Have you noticed that in the last few years, colleges and universities have been announcing they have just hired the “first” woman president or perhaps the “first woman person of color” president?
It appears as if we are making progress as we see more women leaders stepping up to lead major colleges and universities. The perception is that the numbers are growing, yet in reality, only one in four college presidents are women.
To be exact, the 2012 edition of ACE’s The American College President reports an increase of only 3 percentage points of women in the chief executive role since 2006. Today, just 26 percent of college presidencies are held by women. And the fact that we continue to hear announcements of “the first” affirms that we still are a long way from seeing the hiring of women presidents as the norm.
This same publication reports a disturbing trend that the proportion of presidents who represent racial or ethnic minorities showed a slight decline between 2006 and 2011, from 14 percent to 13 percent. And when minority-serving institutions are excluded, only 9 percent of presidents represent minority groups.
I actually completed the survey that led to these findings as I entered my presidency in 2011. I was named the first woman and first person of color to serve as president and CEO of Des Moines University, a 117-year-old health sciences university in Des Moines, Iowa. I began in March 2011 and four years later, I have come to realize the importance and value of sharing my story, which hopefully will inspire the next generation of female college presidents, particularly those who are women of color.
Being the first comes with some very interesting dynamics. Research from an organization called Catalyst that suggests that women leaders are scrutinized in a different way than men. Catalyst found that women often are seen as either “too soft or too tough” but never “just right”—competent but not necessarily well liked, or liked but not necessarily competent.
My hope has been to work to change this dichotomy and encourage women to just be who they are while understanding that no matter how much we try, we may or may not be perceived as we really are. So women find themselves having to be cognizant of the stereotypical thinking, acknowledge the double standard, and respond to the opinions and perceptions of others, all while trying to stay true to who they really are. Yet, the awareness allows us to stay vigilant.
While it happened more in my first few years as president, I still am faced with a few quizzical looks and a sense of awe and surprise when I am introduced as president. Not only are people pleasantly surprised that DMU’s president is a woman, but even more, they are intrigued with the fact that I am African American.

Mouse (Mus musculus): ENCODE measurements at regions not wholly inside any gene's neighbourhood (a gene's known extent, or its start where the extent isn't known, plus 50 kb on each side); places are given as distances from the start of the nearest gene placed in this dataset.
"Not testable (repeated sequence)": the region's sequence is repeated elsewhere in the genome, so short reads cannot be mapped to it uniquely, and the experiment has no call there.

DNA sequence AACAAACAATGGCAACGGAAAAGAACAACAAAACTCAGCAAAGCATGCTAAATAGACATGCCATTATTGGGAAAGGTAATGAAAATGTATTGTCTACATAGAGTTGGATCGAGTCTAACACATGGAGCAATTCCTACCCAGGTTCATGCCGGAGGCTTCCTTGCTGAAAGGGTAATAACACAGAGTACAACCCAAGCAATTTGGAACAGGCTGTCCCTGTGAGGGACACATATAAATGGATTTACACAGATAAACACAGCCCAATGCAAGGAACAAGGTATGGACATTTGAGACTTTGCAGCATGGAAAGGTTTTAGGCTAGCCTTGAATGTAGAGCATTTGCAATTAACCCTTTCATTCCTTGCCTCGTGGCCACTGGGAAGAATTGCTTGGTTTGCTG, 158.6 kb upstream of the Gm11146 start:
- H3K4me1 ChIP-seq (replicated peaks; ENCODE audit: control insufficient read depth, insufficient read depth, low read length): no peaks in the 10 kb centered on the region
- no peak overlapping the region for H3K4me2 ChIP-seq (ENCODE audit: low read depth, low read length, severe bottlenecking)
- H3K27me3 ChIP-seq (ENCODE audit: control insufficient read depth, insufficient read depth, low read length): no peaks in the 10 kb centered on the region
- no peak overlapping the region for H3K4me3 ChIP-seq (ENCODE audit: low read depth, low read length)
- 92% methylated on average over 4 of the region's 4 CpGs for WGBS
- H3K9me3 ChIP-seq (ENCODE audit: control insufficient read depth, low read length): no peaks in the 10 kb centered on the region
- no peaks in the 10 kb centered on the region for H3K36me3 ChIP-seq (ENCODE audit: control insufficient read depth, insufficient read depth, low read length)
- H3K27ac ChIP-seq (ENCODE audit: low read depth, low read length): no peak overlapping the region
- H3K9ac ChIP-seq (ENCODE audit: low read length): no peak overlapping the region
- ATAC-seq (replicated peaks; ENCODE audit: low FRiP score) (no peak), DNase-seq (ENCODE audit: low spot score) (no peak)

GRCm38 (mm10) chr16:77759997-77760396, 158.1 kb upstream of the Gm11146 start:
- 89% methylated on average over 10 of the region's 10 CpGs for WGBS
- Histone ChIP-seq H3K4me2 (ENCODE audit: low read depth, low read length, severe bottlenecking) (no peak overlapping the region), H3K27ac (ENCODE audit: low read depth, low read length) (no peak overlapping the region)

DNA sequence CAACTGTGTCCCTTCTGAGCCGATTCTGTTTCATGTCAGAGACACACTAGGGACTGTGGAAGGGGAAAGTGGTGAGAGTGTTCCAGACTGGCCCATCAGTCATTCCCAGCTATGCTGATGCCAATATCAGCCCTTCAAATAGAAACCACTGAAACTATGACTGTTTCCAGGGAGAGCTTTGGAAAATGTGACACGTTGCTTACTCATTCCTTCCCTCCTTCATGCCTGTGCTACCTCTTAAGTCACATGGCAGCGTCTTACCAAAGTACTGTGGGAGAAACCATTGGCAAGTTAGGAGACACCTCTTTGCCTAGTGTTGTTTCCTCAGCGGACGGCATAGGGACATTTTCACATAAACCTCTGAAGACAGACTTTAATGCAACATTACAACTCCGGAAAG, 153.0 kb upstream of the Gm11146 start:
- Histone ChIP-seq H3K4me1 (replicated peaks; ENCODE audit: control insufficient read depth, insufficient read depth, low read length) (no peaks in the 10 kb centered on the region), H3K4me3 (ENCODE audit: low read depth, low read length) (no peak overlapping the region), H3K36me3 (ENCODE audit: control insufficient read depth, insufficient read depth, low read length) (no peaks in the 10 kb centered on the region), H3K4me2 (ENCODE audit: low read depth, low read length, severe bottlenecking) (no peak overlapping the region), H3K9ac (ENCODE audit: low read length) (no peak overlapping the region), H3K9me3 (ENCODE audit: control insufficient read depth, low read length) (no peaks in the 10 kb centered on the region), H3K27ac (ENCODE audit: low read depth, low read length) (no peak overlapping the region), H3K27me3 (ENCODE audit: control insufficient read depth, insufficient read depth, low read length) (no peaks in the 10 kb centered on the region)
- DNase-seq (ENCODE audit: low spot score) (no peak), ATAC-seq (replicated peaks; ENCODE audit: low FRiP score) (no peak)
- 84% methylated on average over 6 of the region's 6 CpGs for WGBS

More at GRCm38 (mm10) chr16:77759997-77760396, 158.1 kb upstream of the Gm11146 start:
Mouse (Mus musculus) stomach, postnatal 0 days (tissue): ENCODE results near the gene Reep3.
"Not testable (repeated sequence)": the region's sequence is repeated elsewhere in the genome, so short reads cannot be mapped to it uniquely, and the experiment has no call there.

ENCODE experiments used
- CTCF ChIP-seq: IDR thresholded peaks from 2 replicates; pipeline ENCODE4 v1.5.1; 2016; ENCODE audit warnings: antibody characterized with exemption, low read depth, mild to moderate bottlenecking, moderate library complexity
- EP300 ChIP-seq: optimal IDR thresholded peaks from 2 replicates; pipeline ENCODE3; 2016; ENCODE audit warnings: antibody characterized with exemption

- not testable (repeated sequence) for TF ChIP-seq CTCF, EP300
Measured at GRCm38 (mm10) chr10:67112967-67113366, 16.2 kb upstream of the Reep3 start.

As I traveled around the city of Des Moines speaking to various groups, I often shared my story. Most simply wondered, “How in the world did you get here?” As I shared my unconventional journey to Des Moines and DMU, I also revealed my own doubts about whether or not I would have ever been hired. I frankly believed I would be the unlikely choice because I am a woman and a woman of color. It was difficult initially to be confident in the fact that I had been well prepared for leadership in this role, because I had spent my entire professional career as a faculty member then later as a senior administrator in various roles in similar health sciences universities.
It was the experience of sharing the story and coming to terms with my own feelings of self-doubt that led me to write then publish my personal memoir, An Unconventional Journey…An Unlikely Choice. Writing it was cathartic as I shared my story of perseverance and awakening. There are lessons learned in leadership, but I also highlight the value of mentorship and professional development for anyone aspiring to lead.
As a little black girl growing up in a small town in South Carolina, I could have never imagined being a college president. That is the problem that needs to be corrected. We should make sure every little girl, regardless of race or ethnicity, feels so inspired to be able to dream that one day, they too can be whatever they want to be.
As I marched as the commencement mascot for the graduating class of Mims High School in McCormick, South Carolina in 1965, it would have been an impossible dream to one day be donning a different cap and gown, one that symbolizes the four velvet bars of a president. Now, it is not just pretend…but real.
This post was written for the American Council on Education’s blog, Higher Education Today.